The next day the girls headed out to Hidden Valley and took one of my favorite rides along the Jackson River. We had beautiful weather and the terrain is easy and not many mountains to climb so we were able to move out at a good clip for a group of five. We did 13-15 miles in about 3 hours.
It’s one of the nicest rides in our area so I’ll post some pictures.
Meanwhile my husband and I had a conversation about communication. I’ve been mulling this over.
The conversation began about a very specific situation that in his opinion was an example of our poor communication. While I agree we don’t always seem to speak the same language, I went over the same example step by step and thought it represented pretty clear communication (at least from my perspective).
We seemed to agree that it would be good for us to improve our communication, but without any clear plan to do so. I tend to be a step by step problem solver and the vagueness of both the problem and the solution is vexing to me.
One principle I hold fast is that no matter what the problem is, any possible solution must include variables I have some control over. In real life this is a very small set. I have no control over other people’s actions or feelings, the environment (weather, social norms, economy, politics, this list is very long), and I have only partial control over myself- I generally can’t control my feelings (though I have tried!), my actions and reactions are about all I can at least get some control over (on a good day).
How can communication between humans who even speak the same basic language (English in this case) be so complicated? What can I do about it?
I began wondering if verbal language could actually be the enemy.
I try to be straightforward and I like to rely on verbalization. Words. Of course that’s not completely true. We all look at other forms of communication even if subconsciously. Words might even be the least reliable layer of communication for anything except basic data (What does that apple weigh?). Tone is the next layer that usually tells us more information than the words themselves. In fact- tone came into play in our communication discussion. One obvious example is irritation.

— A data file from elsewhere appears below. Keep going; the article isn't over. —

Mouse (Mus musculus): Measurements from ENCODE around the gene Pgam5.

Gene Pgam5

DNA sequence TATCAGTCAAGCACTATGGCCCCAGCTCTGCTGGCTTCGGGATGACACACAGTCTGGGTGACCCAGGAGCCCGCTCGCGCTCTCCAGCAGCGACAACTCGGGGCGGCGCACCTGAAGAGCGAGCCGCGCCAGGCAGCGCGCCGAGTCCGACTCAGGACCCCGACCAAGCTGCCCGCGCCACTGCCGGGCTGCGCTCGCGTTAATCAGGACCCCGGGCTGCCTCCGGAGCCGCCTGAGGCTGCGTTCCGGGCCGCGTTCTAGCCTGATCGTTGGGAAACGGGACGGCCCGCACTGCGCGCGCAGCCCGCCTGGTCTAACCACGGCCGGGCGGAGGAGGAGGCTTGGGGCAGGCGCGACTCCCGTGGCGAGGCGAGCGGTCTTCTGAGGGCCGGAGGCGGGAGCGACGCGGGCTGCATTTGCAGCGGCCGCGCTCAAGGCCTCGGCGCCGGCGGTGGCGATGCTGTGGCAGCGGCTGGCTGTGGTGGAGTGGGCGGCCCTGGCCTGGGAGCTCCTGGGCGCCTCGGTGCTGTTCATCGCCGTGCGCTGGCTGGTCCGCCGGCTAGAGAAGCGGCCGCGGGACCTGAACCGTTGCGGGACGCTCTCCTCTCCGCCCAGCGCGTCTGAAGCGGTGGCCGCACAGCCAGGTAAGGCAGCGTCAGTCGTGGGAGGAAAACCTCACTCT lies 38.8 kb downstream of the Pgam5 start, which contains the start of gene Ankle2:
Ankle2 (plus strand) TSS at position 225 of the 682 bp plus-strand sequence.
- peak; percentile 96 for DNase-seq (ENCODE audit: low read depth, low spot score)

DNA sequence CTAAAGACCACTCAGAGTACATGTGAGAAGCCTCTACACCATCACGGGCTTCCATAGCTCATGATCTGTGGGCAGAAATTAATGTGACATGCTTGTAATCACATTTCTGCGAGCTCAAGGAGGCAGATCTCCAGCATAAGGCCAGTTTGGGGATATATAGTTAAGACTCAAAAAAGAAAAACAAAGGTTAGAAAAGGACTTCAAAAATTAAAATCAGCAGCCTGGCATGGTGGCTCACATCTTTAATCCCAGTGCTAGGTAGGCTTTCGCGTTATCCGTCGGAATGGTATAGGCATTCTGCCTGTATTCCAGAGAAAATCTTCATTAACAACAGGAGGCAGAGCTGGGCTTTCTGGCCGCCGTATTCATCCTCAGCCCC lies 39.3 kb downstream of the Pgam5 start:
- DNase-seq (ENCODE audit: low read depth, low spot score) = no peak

When I get a response filled with irritation all around the words- I have much more information than the words themselves gave me.
What about other layers? What about non-verbal body language? What about eyes? posture? movements? These layers are more subtle- but do they tell us more than the other layers if you tune into them? But what are they saying?
These layers are more intimidating to me because they may be more reliable- but there isn’t an answer key. You can get these wrong. How do you find out the answers and get better at understanding these layers reliably? Could these layers be different for different people? Where do we go from understanding non-verbal communication and into “mind reading” (which is too far in my opinion to go). Why can’t people just say what they mean to say and be honest in their words about what they want, expect and feel? That would be so much easier for me.